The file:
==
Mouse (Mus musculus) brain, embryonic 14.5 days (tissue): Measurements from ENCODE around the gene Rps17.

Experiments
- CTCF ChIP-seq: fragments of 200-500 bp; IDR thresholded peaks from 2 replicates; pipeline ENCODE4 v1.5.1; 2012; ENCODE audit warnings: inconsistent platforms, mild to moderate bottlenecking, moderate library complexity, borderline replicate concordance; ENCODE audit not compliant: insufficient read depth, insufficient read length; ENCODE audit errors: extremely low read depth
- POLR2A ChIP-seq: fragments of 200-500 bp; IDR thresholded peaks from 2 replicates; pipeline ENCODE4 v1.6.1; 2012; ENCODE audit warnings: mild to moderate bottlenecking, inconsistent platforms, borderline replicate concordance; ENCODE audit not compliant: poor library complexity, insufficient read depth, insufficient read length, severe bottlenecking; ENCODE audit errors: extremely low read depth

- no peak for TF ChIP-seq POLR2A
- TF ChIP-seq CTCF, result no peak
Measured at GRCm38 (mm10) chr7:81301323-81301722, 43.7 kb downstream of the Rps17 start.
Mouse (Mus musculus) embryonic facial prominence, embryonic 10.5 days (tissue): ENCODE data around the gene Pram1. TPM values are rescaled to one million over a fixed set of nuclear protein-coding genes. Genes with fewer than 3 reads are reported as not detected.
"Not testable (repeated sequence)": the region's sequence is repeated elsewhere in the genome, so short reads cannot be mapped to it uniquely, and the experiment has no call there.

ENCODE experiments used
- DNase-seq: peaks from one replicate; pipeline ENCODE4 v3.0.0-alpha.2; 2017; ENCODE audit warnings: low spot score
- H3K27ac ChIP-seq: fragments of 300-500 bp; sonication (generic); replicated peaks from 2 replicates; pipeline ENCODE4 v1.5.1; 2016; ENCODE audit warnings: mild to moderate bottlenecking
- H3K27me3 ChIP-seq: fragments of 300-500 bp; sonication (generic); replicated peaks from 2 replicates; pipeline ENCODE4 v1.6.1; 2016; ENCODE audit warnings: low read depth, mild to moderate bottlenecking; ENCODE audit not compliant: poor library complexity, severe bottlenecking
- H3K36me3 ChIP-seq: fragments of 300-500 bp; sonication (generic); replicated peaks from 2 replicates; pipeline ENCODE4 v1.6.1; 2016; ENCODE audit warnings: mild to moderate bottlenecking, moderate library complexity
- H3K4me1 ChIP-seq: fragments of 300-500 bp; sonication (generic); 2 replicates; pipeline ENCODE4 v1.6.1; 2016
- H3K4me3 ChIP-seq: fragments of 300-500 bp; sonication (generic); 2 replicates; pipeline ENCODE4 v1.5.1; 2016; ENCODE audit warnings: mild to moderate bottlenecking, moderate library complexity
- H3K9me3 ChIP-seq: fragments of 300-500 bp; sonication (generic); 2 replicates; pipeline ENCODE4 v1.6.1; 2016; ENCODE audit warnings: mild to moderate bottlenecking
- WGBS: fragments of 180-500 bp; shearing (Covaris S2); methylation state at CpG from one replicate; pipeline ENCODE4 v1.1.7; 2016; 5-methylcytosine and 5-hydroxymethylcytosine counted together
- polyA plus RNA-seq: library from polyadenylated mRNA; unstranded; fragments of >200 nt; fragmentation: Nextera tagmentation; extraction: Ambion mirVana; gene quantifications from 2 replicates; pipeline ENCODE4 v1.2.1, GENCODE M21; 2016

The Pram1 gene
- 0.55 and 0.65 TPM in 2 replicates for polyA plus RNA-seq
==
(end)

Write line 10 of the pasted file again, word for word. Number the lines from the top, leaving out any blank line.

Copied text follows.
ENCODE experiments used